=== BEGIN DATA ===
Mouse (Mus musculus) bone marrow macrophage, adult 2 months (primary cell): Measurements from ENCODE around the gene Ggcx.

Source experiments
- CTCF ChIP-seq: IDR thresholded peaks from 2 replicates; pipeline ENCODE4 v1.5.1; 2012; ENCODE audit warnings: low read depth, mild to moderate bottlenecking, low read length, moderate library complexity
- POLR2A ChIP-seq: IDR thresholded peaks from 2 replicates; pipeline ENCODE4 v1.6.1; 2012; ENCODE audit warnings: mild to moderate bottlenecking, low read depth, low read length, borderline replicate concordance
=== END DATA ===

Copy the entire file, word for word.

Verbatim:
Mouse (Mus musculus) bone marrow macrophage, adult 2 months (primary cell): Measurements from ENCODE around the gene Ggcx.

Source experiments
- CTCF ChIP-seq: IDR thresholded peaks from 2 replicates; pipeline ENCODE4 v1.5.1; 2012; ENCODE audit warnings: low read depth, mild to moderate bottlenecking, low read length, moderate library complexity
- POLR2A ChIP-seq: IDR thresholded peaks from 2 replicates; pipeline ENCODE4 v1.6.1; 2012; ENCODE audit warnings: mild to moderate bottlenecking, low read depth, low read length, borderline replicate concordance